From now on, I will listen to that 1000 foot warning. I'm getting better at reading the sky (still not great, but need the practice) so I decided to bail out when the alarm goes off, and go look for new lift, and not worry about getting hour long flights at xxxx foot altitude just to say I did it. Like the old joke about playing a <insert musical instrument here>.... It's like wetting yourself. Your the only one who gets a nice warm feeling from it :D :D

#8 Lenny970 Aug 29, 2012 01:02 PM

This is the type of thread that brings unwanted attention to our sport at a time when the FAA is formulating new regulations to impose upon us.
Some things are better left unsaid (or at least unpublished).


#9 bogbeagle Aug 29, 2012 01:30 PM

There's no law against flying high, Lenny.

#10 jtlsf5 Aug 29, 2012 01:36 PM

Lenny has a good point. In the age of too easy communication on the net, plus over exuberant government types trying to keep the world safe from the three idiots that would ever actually try to use a model for subversive purposes, this thread is ill advised. Previous response deleted.

#11 GliderJim Aug 29, 2012 01:39 PM

I guess I understand your concern Lenny, but I'm pretty sure it's no secret to the FAA how high model aircraft fly.

#12 stardustertoo Aug 29, 2012 02:00 PM

Up here in Canada we don't have any rules on that yet either in most places. Where I live we are a long way from any major center so there is not much full size traffic.

I am also a full size private pilot, and an aircraft mechanic and work at our local airport. This gives me an edge in that I have a pretty good idea where the majority of the air traffic around normally flies. That enables me to go and fly gliders that I know will be up high somewhere else. Luckily, both of the R/C club fileds are well out of the typical "flight paths" of most full size traffic. Even still, if I am going to be out aiming for a "speck out" I try and have a spotter with me. That super high flight I mentioned in my first post, I had my bro-in-law with me watching out and keeping an eye on the other airplane that did fly by.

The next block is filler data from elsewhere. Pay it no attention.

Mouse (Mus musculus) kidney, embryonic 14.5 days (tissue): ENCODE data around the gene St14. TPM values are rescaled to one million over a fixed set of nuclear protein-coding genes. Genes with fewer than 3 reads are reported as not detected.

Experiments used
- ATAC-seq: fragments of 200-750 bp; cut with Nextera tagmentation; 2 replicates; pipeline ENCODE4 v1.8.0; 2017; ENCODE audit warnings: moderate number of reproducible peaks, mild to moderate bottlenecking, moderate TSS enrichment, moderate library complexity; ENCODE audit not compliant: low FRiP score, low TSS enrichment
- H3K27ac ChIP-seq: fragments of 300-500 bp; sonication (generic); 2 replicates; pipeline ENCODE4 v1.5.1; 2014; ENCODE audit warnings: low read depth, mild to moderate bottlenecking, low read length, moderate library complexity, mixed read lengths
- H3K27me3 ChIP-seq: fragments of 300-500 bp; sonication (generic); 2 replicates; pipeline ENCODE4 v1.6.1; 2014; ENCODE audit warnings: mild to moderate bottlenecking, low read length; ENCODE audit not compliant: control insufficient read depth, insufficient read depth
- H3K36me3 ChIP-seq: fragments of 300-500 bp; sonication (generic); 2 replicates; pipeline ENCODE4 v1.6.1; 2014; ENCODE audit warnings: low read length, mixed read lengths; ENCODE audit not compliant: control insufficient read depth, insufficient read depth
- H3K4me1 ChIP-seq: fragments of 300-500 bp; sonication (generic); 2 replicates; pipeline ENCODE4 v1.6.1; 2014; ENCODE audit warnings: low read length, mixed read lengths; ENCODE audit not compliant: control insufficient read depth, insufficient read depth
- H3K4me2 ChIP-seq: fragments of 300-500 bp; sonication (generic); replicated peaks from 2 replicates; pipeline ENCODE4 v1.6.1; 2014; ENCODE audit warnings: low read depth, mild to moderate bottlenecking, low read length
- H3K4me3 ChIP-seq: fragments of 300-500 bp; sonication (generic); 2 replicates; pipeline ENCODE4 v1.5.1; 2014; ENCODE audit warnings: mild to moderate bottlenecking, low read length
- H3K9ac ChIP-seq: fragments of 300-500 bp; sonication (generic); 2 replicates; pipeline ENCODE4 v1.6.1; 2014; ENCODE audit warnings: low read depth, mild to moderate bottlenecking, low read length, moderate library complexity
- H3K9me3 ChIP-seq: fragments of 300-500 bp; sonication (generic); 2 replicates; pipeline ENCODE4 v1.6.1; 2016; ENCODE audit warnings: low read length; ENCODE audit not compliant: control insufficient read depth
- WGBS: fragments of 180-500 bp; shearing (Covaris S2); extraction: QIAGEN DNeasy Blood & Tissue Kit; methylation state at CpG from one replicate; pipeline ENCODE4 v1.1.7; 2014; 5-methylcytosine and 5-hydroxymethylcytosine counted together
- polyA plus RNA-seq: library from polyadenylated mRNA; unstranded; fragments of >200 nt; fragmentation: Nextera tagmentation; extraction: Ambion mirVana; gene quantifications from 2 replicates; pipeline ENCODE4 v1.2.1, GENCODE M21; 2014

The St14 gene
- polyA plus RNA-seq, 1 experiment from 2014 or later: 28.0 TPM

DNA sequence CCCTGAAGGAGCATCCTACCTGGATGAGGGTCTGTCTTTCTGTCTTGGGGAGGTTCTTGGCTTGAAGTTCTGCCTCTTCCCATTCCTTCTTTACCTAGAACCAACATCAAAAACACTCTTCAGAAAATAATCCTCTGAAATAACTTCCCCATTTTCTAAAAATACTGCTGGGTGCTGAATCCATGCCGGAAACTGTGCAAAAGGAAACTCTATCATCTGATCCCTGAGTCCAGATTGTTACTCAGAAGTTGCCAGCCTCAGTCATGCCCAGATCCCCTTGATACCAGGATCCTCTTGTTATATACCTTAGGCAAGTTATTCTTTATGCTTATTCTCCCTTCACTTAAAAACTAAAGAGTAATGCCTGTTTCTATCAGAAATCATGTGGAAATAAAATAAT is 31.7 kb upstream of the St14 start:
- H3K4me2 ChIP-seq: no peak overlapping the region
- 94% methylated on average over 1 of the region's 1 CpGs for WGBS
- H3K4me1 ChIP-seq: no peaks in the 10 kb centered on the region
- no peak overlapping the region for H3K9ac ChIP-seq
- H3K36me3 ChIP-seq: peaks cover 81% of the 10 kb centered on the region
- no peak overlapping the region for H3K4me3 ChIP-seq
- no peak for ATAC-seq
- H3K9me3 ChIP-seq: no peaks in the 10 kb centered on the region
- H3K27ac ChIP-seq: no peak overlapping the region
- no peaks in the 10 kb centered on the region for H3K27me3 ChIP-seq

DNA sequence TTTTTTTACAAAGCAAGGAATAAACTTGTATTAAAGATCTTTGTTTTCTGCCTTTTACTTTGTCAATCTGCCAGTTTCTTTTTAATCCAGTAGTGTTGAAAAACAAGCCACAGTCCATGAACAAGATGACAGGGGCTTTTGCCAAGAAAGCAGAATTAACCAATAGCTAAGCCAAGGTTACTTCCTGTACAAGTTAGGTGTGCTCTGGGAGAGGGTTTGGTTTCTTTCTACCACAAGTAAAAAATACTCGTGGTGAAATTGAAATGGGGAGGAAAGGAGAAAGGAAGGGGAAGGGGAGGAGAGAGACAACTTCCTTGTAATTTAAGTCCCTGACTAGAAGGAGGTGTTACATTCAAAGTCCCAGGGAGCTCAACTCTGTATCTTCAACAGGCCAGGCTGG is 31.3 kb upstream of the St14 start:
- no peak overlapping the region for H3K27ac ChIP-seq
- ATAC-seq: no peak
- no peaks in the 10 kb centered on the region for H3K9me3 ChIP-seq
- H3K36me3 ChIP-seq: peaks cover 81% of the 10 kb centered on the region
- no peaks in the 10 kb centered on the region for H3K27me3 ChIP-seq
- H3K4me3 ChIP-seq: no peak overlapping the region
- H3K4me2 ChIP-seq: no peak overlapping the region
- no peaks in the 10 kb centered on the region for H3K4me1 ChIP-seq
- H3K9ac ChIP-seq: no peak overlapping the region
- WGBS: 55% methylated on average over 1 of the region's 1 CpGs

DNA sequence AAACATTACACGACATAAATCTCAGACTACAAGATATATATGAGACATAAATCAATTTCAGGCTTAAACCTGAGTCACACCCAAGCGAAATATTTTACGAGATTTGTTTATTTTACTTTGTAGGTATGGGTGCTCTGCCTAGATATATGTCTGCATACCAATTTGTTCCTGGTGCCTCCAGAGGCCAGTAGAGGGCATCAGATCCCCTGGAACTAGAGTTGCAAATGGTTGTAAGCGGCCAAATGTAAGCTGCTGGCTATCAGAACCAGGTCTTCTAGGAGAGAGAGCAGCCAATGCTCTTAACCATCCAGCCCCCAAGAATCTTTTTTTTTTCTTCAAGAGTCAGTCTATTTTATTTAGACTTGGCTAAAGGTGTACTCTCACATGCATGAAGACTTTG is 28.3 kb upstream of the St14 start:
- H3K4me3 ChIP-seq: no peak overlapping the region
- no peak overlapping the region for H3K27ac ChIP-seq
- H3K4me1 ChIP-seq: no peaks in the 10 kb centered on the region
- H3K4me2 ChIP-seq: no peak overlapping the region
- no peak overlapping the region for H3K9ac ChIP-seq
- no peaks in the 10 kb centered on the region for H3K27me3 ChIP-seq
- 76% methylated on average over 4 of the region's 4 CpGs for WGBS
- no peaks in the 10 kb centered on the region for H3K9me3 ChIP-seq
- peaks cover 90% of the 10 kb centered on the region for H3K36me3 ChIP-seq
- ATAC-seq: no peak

#13 R.M. Gellart Aug 29, 2012 02:13 PM

+1 Kenny, this is ammo for folks that want to restrict us. Also, FAA does not need any help either...


#14 scaflock Aug 29, 2012 03:02 PM

There was a thread on here (somewhere) that had a link to the new regulations that were just passed. I saw no mention on altitude restrictions however as we all know we have to yield to full scale aircraft flying in the same area. Communication with your local air field is also important. Keeping track of our models is OUR responsibility. If you are so high up that you can't see your plane, then you have no real control over it. plain and simple.

As some of you know I've been hunting for a new place, but you have no idea as to how hard finding just the right place has been. My requirements are a minimum of 20 acres and AT LEAST 15 miles from the nearest airfield. With all of the ranch landing strips scattered across the south west, this is proving much harder than I had thought it would be. Still the hunt continues and I'm finding that I might have to change my "Wish List" so it's not quite so restrictive. Nothing is more important than safety for everyone. AS long as we ALL keep safety in mind, the FAA should have no reason to curtail our activities.

#15 GliderJim Aug 29, 2012 03:25 PM

I think 15 miles from an airfield would be tough. We've got power clubs in the area that fly from the same field as full scale aircraft. Spotters are required.

I really am interested in how high people are routinely flying. If you have a story about doing something stupid/dangerous, then I guess you can keep it to yourself...or pm me.